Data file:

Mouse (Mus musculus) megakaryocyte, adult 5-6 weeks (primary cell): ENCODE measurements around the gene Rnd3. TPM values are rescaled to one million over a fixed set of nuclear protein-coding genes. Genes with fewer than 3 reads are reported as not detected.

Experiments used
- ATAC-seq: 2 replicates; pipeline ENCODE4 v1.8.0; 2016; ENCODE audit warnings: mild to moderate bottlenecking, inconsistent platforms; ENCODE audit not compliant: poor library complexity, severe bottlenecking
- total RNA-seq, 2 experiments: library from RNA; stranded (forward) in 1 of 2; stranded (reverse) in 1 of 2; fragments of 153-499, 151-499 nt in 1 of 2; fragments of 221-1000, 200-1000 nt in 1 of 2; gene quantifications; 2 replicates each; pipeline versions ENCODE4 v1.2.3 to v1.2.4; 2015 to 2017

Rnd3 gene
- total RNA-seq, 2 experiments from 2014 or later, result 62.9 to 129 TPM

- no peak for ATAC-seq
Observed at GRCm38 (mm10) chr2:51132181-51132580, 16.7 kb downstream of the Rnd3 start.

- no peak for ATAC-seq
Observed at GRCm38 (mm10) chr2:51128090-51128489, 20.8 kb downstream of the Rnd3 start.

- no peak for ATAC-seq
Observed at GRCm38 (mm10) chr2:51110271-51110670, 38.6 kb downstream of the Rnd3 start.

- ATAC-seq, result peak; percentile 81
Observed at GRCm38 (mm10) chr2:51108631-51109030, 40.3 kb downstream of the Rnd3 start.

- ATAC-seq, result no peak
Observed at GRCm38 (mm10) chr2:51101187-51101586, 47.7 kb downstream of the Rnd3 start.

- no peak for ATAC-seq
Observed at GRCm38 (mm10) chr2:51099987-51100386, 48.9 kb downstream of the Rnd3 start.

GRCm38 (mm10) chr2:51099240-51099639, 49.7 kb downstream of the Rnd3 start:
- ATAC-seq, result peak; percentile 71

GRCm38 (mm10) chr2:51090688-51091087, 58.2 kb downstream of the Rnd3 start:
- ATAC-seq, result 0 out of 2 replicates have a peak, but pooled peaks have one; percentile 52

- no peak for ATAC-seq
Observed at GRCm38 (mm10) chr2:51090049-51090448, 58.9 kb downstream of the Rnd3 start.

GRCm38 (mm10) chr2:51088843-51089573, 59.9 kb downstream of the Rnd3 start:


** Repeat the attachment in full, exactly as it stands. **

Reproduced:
Mouse (Mus musculus) megakaryocyte, adult 5-6 weeks (primary cell): ENCODE measurements around the gene Rnd3. TPM values are rescaled to one million over a fixed set of nuclear protein-coding genes. Genes with fewer than 3 reads are reported as not detected.

Experiments used
- ATAC-seq: 2 replicates; pipeline ENCODE4 v1.8.0; 2016; ENCODE audit warnings: mild to moderate bottlenecking, inconsistent platforms; ENCODE audit not compliant: poor library complexity, severe bottlenecking
- total RNA-seq, 2 experiments: library from RNA; stranded (forward) in 1 of 2; stranded (reverse) in 1 of 2; fragments of 153-499, 151-499 nt in 1 of 2; fragments of 221-1000, 200-1000 nt in 1 of 2; gene quantifications; 2 replicates each; pipeline versions ENCODE4 v1.2.3 to v1.2.4; 2015 to 2017

Rnd3 gene
- total RNA-seq, 2 experiments from 2014 or later, result 62.9 to 129 TPM

- no peak for ATAC-seq
Observed at GRCm38 (mm10) chr2:51132181-51132580, 16.7 kb downstream of the Rnd3 start.

- no peak for ATAC-seq
Observed at GRCm38 (mm10) chr2:51128090-51128489, 20.8 kb downstream of the Rnd3 start.

- no peak for ATAC-seq
Observed at GRCm38 (mm10) chr2:51110271-51110670, 38.6 kb downstream of the Rnd3 start.

- ATAC-seq, result peak; percentile 81
Observed at GRCm38 (mm10) chr2:51108631-51109030, 40.3 kb downstream of the Rnd3 start.

- ATAC-seq, result no peak
Observed at GRCm38 (mm10) chr2:51101187-51101586, 47.7 kb downstream of the Rnd3 start.

- no peak for ATAC-seq
Observed at GRCm38 (mm10) chr2:51099987-51100386, 48.9 kb downstream of the Rnd3 start.

GRCm38 (mm10) chr2:51099240-51099639, 49.7 kb downstream of the Rnd3 start:
- ATAC-seq, result peak; percentile 71

GRCm38 (mm10) chr2:51090688-51091087, 58.2 kb downstream of the Rnd3 start:
- ATAC-seq, result 0 out of 2 replicates have a peak, but pooled peaks have one; percentile 52

- no peak for ATAC-seq
Observed at GRCm38 (mm10) chr2:51090049-51090448, 58.9 kb downstream of the Rnd3 start.

GRCm38 (mm10) chr2:51088843-51089573, 59.9 kb downstream of the Rnd3 start: